As with George Orwell’s 1984, which The Circle is often compared to, but also Joseph Heller’s brilliant 1974 novel Something Happened, which has somehow disappeared from the canon of 20th century fiction, and is perhaps the most unsparing exposé of corporate culture the literary world has ever produced, The Circle unsparingly documents the false bonhomie, the lies, the surface “friendliness” that lies at thedark heart of corporate culture, where people are almost instantly disposable unless they go along with the group, as in 1984.

The New York Times Magazine published a lengthy excerpt from the book this past Sunday, and thankfully, it’s online, so I can link to it both here, and on the image above. It’s supposed to be fiction, of course, but it’s all too close to the truth in the way that contemporary corporations treat their employees, as endless extensions of their culture, while denying them a life of their own. The excerpt begins with these words:

“My God, Mae thought. It’s heaven. The campus was vast and rambling, wild with Pacific color, and yet the smallest detail had been carefully considered, shaped by the most eloquent hands. On land that had once been a shipyard, then a drive-in movie theater, then a flea market, then blight, there were now soft green hills and a Calatrava fountain. And a picnic area, with tables arranged in concentric circles. And tennis courts, clay and grass. And a volleyball court, where tiny children from the company’s day care center were running, squealing, weaving like water. Amid all this was a workplace, too, 400 acres of brushed steel and glass on the headquarters of the most influential company in the world. The sky above was spotless and blue.

Mae was making her way through all of this, walking from the parking lot to the main hall, trying to look as if she belonged. The walkway wound around lemon and orange trees, and its quiet red cobblestones were replaced, occasionally, by tiles with imploring messages of inspiration. ‘Dream,’ one said, the word laser-cut into the stone. ‘Participate,’ said another. There were dozens: ‘Find Community.’ ‘Innovate.’ ‘Imagine.’ She just missed stepping on the hand of a young man in a gray jumpsuit; he was installing a new stone that said, ‘Breathe.’

On a sunny Monday in June, Mae stopped in front of the main door, standing below the logo etched into the glass above. Though the company was less than six years old, its name and logo — a circle surrounding a knitted grid, with a small ‘c’ in the center — were already among the best known in the world. There were more than 10,000 employees on this, the main campus, but the Circle had offices all over the globe and was hiring hundreds of gifted young minds every week. It had been voted the world’s most admired company four years running.”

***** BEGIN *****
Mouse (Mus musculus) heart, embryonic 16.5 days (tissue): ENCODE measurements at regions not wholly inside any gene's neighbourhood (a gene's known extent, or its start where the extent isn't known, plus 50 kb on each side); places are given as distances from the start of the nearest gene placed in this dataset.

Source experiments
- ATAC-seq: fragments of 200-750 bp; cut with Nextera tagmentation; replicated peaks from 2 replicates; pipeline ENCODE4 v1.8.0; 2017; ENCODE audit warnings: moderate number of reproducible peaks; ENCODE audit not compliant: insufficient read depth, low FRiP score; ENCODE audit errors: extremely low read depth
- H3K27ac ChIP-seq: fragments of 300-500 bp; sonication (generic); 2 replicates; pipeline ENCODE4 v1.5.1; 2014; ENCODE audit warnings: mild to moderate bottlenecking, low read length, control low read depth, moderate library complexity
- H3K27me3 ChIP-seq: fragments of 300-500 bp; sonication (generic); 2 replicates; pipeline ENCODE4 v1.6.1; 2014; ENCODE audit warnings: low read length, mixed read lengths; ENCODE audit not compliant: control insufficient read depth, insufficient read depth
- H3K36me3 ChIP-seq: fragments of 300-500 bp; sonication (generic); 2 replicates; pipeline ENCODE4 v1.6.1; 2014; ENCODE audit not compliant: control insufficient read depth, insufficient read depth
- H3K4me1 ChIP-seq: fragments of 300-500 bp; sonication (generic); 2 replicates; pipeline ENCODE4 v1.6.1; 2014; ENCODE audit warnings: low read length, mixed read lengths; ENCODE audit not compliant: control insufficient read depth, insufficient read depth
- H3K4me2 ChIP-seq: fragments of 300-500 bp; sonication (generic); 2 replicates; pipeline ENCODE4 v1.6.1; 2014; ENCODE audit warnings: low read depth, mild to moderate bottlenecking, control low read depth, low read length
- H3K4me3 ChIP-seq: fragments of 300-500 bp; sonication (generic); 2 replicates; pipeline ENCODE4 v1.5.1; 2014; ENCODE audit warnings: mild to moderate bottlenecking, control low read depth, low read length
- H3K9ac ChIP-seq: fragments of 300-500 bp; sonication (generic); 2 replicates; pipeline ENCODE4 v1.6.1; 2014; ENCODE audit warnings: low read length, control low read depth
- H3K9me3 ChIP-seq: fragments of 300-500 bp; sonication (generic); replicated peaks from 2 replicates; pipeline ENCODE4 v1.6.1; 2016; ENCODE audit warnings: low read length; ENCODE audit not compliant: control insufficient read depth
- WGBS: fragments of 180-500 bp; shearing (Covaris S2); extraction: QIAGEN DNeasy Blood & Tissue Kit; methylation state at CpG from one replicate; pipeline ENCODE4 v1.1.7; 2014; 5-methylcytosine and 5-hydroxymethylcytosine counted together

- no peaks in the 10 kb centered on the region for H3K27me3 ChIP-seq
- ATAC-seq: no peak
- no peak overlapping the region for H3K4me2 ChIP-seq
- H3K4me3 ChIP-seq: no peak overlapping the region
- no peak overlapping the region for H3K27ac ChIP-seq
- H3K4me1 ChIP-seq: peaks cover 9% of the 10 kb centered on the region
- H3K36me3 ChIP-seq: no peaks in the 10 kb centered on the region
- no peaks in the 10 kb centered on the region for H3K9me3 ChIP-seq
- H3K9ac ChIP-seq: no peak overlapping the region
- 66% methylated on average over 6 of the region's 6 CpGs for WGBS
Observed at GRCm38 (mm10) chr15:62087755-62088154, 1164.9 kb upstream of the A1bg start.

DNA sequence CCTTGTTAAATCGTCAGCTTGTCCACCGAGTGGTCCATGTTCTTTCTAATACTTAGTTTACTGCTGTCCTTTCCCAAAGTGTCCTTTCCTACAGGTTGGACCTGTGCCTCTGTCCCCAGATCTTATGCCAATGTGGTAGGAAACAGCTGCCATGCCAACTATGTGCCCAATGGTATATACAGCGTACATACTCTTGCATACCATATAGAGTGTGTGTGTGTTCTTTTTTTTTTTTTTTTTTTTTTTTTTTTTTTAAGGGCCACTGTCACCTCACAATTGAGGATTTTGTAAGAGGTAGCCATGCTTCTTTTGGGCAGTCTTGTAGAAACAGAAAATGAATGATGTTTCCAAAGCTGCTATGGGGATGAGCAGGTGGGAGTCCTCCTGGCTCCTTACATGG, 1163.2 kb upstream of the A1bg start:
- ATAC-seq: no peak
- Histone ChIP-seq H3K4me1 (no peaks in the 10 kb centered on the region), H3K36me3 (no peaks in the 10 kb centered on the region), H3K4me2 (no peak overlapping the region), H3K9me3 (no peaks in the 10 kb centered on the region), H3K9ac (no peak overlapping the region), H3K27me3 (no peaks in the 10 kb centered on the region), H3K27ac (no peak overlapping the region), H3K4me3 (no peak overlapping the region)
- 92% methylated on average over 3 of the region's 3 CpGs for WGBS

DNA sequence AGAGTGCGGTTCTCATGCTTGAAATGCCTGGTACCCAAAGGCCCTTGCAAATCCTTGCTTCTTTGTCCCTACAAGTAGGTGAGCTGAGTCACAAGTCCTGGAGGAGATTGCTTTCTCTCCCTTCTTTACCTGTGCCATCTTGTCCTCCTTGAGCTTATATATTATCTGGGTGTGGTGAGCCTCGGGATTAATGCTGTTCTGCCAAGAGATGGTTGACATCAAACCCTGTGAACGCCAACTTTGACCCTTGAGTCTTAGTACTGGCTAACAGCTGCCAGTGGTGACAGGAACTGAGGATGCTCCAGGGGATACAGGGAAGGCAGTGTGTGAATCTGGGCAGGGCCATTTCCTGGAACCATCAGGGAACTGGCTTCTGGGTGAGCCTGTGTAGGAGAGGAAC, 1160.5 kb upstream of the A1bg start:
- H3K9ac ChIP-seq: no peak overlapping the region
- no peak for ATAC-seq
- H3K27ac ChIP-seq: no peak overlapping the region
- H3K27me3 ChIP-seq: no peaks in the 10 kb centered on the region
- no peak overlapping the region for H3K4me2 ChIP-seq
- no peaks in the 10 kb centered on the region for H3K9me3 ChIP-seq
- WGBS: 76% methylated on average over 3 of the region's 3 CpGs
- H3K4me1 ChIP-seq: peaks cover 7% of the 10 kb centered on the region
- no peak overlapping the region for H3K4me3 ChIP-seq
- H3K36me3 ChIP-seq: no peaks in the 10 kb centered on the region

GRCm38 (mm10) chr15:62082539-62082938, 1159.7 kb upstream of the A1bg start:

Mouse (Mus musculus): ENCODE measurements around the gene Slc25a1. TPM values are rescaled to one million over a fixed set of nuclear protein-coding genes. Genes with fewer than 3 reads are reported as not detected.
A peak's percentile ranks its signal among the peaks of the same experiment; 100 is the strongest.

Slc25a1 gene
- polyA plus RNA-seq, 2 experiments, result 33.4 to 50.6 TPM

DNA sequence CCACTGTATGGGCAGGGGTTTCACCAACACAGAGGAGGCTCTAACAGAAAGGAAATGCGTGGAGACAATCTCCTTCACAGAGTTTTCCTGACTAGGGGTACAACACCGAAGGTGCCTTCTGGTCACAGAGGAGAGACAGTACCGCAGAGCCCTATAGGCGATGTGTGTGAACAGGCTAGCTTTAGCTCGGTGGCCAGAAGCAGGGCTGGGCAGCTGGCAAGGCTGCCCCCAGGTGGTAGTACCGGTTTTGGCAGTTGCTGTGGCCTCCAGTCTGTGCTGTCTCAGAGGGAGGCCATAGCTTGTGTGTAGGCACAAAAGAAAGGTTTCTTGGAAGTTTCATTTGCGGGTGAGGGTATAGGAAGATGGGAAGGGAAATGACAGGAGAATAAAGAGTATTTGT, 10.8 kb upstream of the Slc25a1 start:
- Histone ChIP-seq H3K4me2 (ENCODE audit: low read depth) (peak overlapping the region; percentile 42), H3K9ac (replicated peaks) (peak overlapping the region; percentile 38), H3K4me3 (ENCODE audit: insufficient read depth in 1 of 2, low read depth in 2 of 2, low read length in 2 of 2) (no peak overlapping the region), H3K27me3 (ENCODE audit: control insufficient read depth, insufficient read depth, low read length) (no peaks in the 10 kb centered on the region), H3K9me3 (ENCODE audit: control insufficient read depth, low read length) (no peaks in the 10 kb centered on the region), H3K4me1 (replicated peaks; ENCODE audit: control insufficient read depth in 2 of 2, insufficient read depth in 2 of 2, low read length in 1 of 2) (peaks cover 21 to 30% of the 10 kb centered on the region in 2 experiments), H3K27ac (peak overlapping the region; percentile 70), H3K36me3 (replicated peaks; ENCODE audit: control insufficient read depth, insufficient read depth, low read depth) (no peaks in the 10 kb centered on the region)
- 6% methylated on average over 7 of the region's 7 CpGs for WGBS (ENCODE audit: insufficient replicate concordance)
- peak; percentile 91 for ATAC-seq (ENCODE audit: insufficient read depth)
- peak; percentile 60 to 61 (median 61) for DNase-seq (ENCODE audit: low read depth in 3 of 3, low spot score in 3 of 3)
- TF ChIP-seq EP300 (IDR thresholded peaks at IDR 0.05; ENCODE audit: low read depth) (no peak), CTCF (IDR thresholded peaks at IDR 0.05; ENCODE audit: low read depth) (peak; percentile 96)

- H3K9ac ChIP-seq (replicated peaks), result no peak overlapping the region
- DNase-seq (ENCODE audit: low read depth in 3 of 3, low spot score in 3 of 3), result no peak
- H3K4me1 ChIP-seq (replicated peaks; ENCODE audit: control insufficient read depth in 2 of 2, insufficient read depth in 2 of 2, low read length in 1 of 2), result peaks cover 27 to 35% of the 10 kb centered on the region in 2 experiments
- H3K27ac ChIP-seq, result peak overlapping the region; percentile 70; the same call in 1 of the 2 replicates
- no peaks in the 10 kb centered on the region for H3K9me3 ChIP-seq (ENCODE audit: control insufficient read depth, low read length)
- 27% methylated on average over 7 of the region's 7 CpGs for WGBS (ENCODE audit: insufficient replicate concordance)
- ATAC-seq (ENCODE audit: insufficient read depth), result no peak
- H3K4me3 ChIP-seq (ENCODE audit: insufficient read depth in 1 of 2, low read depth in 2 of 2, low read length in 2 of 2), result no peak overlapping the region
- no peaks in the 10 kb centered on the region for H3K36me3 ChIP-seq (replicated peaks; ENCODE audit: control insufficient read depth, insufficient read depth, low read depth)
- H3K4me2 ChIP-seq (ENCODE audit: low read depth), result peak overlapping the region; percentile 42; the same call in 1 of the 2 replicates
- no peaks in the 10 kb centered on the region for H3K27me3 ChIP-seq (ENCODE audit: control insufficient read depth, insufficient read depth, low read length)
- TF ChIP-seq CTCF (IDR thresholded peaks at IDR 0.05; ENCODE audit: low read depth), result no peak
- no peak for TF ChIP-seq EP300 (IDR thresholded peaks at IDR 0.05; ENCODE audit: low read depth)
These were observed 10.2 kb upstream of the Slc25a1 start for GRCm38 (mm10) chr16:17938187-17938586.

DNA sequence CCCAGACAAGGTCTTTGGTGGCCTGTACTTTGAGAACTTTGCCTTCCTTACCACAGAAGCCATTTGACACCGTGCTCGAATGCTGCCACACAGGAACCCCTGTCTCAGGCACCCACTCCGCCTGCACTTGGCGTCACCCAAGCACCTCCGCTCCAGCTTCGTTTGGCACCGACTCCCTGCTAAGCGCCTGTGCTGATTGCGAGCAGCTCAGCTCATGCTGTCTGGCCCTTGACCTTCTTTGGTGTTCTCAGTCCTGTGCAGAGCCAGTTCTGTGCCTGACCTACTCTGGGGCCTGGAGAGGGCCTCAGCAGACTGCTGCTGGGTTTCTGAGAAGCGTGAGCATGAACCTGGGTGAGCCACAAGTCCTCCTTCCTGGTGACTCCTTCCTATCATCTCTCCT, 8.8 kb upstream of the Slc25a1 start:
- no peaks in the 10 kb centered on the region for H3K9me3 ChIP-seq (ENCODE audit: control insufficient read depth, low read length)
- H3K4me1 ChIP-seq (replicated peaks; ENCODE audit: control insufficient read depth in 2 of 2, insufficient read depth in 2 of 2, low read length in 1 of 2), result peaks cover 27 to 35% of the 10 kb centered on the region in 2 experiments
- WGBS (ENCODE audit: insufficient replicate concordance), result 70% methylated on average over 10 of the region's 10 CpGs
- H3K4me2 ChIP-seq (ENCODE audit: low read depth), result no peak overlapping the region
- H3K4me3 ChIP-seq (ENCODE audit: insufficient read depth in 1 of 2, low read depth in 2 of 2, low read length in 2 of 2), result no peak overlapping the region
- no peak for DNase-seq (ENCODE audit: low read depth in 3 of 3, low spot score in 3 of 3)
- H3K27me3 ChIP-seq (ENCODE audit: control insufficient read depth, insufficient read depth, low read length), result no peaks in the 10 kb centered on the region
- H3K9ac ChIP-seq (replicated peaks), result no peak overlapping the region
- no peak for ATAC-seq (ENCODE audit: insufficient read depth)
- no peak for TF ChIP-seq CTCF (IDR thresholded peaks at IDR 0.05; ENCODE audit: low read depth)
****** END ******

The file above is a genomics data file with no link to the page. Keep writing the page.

Of course, many of the reviewers thus far have remarked on the implicit irony of reading a book about social networking, and then immediately going on to Twitter or Facebook to “share” the news with others. But since I have no Facebook account, and don’t Tweet, I’ll confine my comments to this blog, which is more than enough. I’m more a fan of history than fiction, but this is fiction that is also the present truth, if only we take a closer look at it.

You can read the rest of the excerpt by clicking here; better yet, buy the book and zoom through the whole thing. It’s a frightening, prophetic page turner, and you literally won’t be able to put The Circle down; it’s essential reading.

‘In Broad Daylight: Movies and Spectators After the Cinema’ by Gabriele Pedullà

Sunday, August 18th, 2013

I have a review of Gabriele Pedullà’s book In Broad Daylight in the new issue of Film International.

As I write, “This slight but explosive volume, published in an English translation by Verso in 2012, has been kicking around on my work desk for about a year. I wrote a rather negative review of it for Choice, the library journal, and while I don’t want to recant anything I said there, I nevertheless find the book sticking with me in ways I hadn’t anticipated. I don’t agree with most of what Pedullà has to say, as I’ll detail, but he puts up a good fight.

Pedullà, a professor of Contemporary Literature at the University of Rome 3 and visiting professor at Stanford, is first and foremost a polemicist – he’s the guy who throws verbal bombs into the mix, and phrases statements of opinion as if they were fact. But for all of that, there is really very little that’s controversial here. Pedullà’s main thesis is inarguably correct, at least from my perspective; the era of dominance for the theatrical exhibition of motion pictures is finished. Or as he puts it on the opening page of his book,